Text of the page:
One of the challenges/joys of having more than one kid is that unless you give birth to genetically identical clones you have to/get to have a multitude of parenting experiences based on your child’s unique special snowflake attributes. For instance, Riley was a decent sleeper right off the bat, while Dylan woke me up every night on the reg until he was in preschool. Riley was super sensitive and anxious, Dylan barreled through his early years like an urgent-care-prone bull in a china shop. Riley hated things with cheese, Dylan lived exclusively on things with cheese.

Now that the boys are older, they have plenty of the same interests — basketball, YouTube videos, Nerf weaponry, saying REKT BRO as often as possible — but they could not be more different when it comes to school. Math, at least the elementary school variety, seems to come naturally to Riley. Dylan, on the other hand, is mostly baffled by the entire concept, particularly the current third grade focus on fractions, which I can identify with on a deep and personal level (“Mixed numbers”? “Improper”? Look, all I can remember about fractions is that Calvin and Hobbes cartoon where Hobbes said numerator means “number eighter” in Latin). Dylan has excellent spelling skills, while Riley, frustratingly, doesn’t even get words in the phonetic ballpark. Riley is competitive to a fault and tends to get sloppy with his work in order to be the first done, Dylan is dreamy and scattered and I suspect he spends half his class time with the Charlie Brown wah-wah-wah voice going in the background while he cranes his neck to see whatever’s happening outside the window.

Throughout the past eleven years, I feel like whenever I have gotten some sort of handle on how to best support/handle one kid, the other is murmuring into my ear Liam-Neeson-style: “What I do have are a very particular set of skills, skills that make me a nightmare for people like you.”

I was listening to The Moth podcast yesterday and there was this amazing story from John Turturro, in which he describes — well, lots of things, including some heartbreaking revelations about his family, but also wandering through NYC during the blackout of 2003. He finishes with this:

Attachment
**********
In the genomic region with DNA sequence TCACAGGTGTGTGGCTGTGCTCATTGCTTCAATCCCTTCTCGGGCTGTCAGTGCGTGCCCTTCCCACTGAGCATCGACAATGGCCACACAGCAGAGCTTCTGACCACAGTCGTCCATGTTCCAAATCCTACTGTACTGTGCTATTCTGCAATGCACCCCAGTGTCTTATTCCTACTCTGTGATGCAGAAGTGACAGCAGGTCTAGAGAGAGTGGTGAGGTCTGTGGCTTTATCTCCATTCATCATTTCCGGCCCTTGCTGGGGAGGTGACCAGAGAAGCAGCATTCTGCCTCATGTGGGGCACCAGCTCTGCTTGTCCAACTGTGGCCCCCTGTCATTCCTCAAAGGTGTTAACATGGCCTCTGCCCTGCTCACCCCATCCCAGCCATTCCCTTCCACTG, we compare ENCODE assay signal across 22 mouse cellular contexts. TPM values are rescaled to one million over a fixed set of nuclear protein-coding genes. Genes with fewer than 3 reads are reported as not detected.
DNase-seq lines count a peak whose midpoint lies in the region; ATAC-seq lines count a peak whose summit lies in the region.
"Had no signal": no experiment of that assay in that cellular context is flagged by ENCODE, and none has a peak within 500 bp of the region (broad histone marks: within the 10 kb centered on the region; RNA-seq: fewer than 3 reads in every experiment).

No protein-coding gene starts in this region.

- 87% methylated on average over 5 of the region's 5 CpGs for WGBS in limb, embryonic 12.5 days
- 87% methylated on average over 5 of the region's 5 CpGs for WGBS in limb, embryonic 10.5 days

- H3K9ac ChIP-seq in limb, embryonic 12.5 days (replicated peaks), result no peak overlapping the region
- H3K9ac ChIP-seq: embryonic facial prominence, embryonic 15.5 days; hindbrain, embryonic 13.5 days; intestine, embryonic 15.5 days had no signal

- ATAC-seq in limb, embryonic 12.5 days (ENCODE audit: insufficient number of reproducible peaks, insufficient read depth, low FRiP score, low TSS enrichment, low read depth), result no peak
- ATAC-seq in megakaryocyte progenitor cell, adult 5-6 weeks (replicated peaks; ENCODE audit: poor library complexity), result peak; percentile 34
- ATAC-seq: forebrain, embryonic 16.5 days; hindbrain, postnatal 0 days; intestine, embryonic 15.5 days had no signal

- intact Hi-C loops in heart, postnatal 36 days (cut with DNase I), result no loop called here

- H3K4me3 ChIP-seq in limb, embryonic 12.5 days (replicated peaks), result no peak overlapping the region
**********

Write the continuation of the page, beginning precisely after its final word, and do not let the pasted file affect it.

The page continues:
We imagine that we live in the light. We imagine we know what’s gonna happen. We imagine we can control everything. You know, I’m gonna do this, and I’m gonna do that. And the reality is, truthfully, that almost all of us are just stumbling along in the dark.

Parenting is just one big stumble, and the hope you don’t cause too much damage when you fall. I have always been suspicious of those who claim to have figured out the best path, because come on. You’re out here with me, in the dark.


19 Responses to “Forever winging it”

  1. Katherine on April 13th, 2017 9:17 am

    I needed to read this today. Thank you.

  2. MA in MI on April 13th, 2017 9:20 am

    OH, LINDA! It’s so good that you are back. I love the way you write, and this, THIS is classic Linda: Liam-Neeson-style: “What I do have are a very particular set of skills, skills that make me a nightmare for people like you.” Anytime I bray like a donkey I think of you, because you taught me that that’s what I’m doing. =) Welcome back, my dear. I’m right beside you on that ODAAT thing, if you ever want to commiserate. <3 <3 <3

  3. elizabeth_k on April 13th, 2017 9:35 am

    Stumbling in the dark indeed — not just with parenting, but with our own lives. Thanks for sharing your flashlight.

  4. mallory on April 13th, 2017 10:07 am

    I listened to the same Moth story; it was incredible and spot-on to some family troubles I’m having.

    I also love your post. Being a parent certainly provides constant opportunities to learn and grow.

  5. jennbb33 on April 13th, 2017 10:22 am